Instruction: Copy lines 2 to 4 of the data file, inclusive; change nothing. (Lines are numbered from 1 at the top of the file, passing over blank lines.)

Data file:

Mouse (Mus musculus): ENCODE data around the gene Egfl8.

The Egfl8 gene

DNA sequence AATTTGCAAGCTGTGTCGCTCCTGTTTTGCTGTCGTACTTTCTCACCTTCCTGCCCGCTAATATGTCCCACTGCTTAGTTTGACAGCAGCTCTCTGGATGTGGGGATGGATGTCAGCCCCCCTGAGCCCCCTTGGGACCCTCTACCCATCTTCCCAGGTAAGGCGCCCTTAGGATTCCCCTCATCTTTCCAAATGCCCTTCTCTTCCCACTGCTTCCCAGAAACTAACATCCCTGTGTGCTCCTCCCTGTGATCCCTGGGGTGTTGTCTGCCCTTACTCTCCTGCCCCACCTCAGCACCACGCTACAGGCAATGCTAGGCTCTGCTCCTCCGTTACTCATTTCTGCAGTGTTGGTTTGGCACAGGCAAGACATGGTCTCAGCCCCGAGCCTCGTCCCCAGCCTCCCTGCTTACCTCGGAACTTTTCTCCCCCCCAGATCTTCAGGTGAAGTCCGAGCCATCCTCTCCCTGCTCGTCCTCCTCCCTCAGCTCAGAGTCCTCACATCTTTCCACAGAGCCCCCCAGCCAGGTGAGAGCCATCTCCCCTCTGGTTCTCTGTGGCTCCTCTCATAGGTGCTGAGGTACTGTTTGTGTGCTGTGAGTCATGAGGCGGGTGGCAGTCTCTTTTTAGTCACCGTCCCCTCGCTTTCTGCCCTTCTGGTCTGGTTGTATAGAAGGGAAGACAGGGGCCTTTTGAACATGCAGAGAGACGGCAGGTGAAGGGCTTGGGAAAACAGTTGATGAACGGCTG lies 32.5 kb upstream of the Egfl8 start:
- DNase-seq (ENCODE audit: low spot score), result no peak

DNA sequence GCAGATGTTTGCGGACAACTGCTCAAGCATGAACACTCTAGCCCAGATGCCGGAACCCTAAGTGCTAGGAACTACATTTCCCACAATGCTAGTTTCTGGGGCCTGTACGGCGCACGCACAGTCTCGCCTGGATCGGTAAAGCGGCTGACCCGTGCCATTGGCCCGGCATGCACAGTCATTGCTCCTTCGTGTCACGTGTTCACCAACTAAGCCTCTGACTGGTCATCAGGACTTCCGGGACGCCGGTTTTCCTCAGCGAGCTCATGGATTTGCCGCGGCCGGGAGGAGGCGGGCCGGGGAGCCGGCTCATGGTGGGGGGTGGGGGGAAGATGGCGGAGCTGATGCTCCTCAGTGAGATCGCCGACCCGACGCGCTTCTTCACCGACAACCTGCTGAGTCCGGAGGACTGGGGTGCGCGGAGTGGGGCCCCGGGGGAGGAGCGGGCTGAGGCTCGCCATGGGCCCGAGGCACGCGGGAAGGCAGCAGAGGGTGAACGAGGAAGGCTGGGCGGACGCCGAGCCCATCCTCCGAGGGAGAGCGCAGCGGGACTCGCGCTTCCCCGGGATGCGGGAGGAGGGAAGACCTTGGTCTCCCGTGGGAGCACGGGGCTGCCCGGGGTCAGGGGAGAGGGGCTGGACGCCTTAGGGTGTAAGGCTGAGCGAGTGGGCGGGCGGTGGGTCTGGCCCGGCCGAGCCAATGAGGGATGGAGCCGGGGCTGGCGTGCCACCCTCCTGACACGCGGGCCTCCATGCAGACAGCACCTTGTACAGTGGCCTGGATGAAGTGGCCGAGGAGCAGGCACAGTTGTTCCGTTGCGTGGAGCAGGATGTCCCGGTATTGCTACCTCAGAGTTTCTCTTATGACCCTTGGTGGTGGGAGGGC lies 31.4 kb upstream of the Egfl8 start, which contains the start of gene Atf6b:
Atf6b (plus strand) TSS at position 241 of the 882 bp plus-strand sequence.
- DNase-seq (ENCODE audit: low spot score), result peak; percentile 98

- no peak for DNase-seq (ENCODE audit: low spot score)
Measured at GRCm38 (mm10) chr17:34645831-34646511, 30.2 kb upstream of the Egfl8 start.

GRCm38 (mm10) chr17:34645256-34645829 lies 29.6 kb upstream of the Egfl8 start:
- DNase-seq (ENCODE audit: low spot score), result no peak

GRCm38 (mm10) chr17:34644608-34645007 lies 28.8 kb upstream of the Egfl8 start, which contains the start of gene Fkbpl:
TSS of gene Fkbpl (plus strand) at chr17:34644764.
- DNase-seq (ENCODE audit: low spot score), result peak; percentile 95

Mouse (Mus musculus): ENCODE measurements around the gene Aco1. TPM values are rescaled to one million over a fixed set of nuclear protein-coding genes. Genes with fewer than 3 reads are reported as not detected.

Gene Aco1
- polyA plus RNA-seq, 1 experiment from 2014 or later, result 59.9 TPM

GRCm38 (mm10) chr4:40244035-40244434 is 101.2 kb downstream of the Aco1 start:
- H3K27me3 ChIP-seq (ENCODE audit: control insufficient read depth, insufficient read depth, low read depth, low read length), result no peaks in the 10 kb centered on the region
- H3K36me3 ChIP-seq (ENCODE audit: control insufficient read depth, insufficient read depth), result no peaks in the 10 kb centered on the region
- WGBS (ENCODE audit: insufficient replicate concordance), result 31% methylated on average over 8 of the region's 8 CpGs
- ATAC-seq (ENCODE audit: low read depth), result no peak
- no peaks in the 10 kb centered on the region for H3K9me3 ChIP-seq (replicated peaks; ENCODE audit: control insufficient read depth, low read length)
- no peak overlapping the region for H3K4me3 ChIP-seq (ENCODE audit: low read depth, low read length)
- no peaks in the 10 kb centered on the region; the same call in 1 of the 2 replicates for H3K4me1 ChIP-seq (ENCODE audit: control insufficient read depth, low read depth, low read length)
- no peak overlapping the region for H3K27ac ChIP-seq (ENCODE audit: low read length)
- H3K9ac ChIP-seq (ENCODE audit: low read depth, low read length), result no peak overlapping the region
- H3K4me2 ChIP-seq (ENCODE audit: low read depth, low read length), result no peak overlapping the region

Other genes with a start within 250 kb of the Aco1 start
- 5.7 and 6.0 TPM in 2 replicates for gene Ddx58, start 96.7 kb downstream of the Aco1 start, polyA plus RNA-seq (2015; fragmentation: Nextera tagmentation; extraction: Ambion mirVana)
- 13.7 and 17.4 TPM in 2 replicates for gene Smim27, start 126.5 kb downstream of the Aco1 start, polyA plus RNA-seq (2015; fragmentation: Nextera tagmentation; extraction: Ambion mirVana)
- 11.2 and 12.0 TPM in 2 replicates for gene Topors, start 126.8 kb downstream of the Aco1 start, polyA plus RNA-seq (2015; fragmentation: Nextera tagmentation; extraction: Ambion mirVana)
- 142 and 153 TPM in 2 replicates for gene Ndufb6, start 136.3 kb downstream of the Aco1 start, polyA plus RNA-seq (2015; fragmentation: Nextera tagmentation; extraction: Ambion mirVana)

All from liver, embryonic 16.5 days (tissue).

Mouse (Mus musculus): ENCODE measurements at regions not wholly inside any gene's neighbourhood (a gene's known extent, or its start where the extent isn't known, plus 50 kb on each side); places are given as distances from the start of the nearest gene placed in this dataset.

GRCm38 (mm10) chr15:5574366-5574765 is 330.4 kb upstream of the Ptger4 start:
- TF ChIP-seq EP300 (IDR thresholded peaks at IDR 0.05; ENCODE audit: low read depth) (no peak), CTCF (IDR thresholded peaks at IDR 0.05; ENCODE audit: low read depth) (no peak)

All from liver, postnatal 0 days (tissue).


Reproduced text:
The Egfl8 gene

DNA sequence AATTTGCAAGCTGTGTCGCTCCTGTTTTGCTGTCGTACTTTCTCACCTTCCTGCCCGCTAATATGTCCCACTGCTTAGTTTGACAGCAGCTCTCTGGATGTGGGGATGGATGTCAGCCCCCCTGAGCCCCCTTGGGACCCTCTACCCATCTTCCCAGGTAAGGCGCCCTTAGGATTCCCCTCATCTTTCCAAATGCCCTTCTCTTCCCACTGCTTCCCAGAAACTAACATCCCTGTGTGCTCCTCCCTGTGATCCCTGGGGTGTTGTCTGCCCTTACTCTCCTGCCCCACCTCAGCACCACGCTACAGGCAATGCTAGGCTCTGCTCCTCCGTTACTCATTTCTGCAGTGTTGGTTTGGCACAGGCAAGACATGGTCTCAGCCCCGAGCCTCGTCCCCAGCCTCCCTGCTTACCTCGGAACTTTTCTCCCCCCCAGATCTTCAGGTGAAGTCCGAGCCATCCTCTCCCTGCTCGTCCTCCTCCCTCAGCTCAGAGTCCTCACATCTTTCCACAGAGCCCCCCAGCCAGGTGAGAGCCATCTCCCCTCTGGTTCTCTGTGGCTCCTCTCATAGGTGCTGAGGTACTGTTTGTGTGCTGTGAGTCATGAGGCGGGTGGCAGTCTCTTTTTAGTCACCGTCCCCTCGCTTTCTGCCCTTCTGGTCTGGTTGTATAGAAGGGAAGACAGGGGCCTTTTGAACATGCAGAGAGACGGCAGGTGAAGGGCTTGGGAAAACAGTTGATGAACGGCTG lies 32.5 kb upstream of the Egfl8 start:
- DNase-seq (ENCODE audit: low spot score), result no peak